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I suffer from intermittent arthritis in my hands and have developed a suspect patch on my left knee which gets quite sore sometimes. I have not yet had this diagnosed as arthritis, but I'm sure that's what is developing over time. I mentioned it when I was on the phone to NHS Direct recently and the lovely nurse recommended a heat pad when it gets particularly troublesome just until I can hit on the best medication for me.
I have a wheat bag which I warm in the microwave and this is absolutely brilliant, but last week I was spending the day at my daughter's house and forgot to bring it with me. When we were out I nipped into the chemist to see what I could pick up and the first thing I saw on their 'reduced' shelves were boxes of Keep It Handy Instant Heat Packs. They were priced at only 99p for a box of two Heat Packs so I bought a couple of packs to find out what they would do for my knee.
These Heat Packs are tough plastic sachets which contain some concoction of chemicals which makes the pad heat up once you squeeze or slap the sachet a few times to activate. I found I wasn't able to squeeze hard enough to activate the heating up, and neither was my slap strong enough, so the only way I could get these blasted things to work was to hold one end tight and slap it against the wall! A novel way of doing it, but it worked!
Once I'd done this I had to massage the sachet to make sure the heat was evenly distributed and then I applied it to my poorly knee.
I have rather mixed feelings about these Heat Packs. It heated quickly, the information on the sachet suggested it would heat to 56° C but I very much doubt it got that warm. It did heat up nicely and provided a small amount of relief to my knee, but I know my wheat bag gets much warmer than this and the extra heat really does make all the difference when dealing with muscle pain. Also, the 'Therapeutic Time Duration' is indicated as 30 minutes on the sachet but I found I was only getting 20 minutes of really useable heat and then was having to fold and stretch the sachet to try and find a slightly warmer spot.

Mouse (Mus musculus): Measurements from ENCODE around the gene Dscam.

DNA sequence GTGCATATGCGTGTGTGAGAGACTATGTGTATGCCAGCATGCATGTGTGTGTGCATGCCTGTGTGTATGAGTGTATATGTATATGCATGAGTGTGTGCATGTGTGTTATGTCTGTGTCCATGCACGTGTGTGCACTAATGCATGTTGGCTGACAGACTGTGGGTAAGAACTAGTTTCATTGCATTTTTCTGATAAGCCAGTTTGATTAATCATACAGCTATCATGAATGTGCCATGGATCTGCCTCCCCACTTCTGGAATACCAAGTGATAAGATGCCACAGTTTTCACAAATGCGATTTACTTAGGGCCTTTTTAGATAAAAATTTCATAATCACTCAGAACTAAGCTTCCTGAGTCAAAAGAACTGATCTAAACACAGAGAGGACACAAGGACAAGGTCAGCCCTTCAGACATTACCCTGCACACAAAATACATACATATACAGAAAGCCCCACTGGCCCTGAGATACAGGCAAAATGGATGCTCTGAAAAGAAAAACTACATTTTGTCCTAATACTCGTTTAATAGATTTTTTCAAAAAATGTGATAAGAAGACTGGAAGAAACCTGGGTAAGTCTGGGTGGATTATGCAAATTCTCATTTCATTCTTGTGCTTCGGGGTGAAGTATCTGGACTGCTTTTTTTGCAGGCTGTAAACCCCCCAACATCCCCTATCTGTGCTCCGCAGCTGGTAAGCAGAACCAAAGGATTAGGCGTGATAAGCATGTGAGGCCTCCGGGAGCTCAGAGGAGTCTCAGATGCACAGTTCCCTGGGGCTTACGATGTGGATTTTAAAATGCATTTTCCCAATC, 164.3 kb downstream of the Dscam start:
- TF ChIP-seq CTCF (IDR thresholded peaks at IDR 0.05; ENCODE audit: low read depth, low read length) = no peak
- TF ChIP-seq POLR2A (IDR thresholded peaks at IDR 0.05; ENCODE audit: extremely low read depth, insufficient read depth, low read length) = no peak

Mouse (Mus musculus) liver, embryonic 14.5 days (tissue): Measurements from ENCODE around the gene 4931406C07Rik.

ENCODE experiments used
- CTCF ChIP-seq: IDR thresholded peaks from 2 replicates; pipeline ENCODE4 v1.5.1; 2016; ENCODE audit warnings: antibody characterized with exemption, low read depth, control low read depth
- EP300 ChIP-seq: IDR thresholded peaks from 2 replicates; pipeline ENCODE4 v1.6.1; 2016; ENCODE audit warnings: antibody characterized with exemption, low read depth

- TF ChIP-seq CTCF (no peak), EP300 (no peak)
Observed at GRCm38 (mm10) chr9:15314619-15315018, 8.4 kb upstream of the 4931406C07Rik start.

For the time that my Heat Pad was warm I found it extremely soothing on my knee and made the pain lessen a great deal. However, because the heat is only there for such a short space of time I did notice that once the sachet started cooling down my knee would immediately start paining again. When using my wheat bag I keep the heated bag on my knee for an hour while watching TV and the heat seems to penetrate deeper and the good effects remain for quite a time.
Also, I found these Heat Packs were a bit of a pain to hold on the area. I had to press down on the sachet slightly because it doesn't seem to transfer the heat so well when I just balanced it on my leg. This meant that I had to use one hand for this and could not sit and knit as I usually do when my wheat bag is slung across my knee. The reason for this is because the stuff inside the Heat Pack sets to quite a solid consistency when it has been activated and although I can bend and shape the sachet, it's much too stiff to be able to drape the pack across any area - particularly an area as knobbly and bony as my knee!
For 99p I think these are alright value for money as they do provide a little relief for a short space of time, they're handy to keep in the medicine cabinet I think. However, these very Heat Packs are selling on Ebay for £3.00 plus postage and they are certainly not worth this kind of money as they are single use only and do not work particularly well.
Helps to relieve sore muscles, leg cramps and stiff necks. Great for people with an active lifestyle.